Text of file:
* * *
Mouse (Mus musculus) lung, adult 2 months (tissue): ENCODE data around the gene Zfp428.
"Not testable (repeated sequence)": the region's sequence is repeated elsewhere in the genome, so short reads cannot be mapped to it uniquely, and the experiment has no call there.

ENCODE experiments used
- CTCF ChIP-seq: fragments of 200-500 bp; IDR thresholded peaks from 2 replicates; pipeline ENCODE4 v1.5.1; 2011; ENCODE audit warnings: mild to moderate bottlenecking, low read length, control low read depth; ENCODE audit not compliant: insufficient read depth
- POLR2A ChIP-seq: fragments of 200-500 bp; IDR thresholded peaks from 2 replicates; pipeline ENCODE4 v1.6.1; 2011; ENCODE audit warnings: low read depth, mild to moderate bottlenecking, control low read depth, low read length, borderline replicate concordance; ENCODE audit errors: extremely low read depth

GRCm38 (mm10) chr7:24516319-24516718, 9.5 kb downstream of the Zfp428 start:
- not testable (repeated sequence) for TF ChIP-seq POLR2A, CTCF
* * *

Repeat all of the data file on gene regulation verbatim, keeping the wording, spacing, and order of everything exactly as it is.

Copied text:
Mouse (Mus musculus) lung, adult 2 months (tissue): ENCODE data around the gene Zfp428.
"Not testable (repeated sequence)": the region's sequence is repeated elsewhere in the genome, so short reads cannot be mapped to it uniquely, and the experiment has no call there.

ENCODE experiments used
- CTCF ChIP-seq: fragments of 200-500 bp; IDR thresholded peaks from 2 replicates; pipeline ENCODE4 v1.5.1; 2011; ENCODE audit warnings: mild to moderate bottlenecking, low read length, control low read depth; ENCODE audit not compliant: insufficient read depth
- POLR2A ChIP-seq: fragments of 200-500 bp; IDR thresholded peaks from 2 replicates; pipeline ENCODE4 v1.6.1; 2011; ENCODE audit warnings: low read depth, mild to moderate bottlenecking, control low read depth, low read length, borderline replicate concordance; ENCODE audit errors: extremely low read depth

GRCm38 (mm10) chr7:24516319-24516718, 9.5 kb downstream of the Zfp428 start:
- not testable (repeated sequence) for TF ChIP-seq POLR2A, CTCF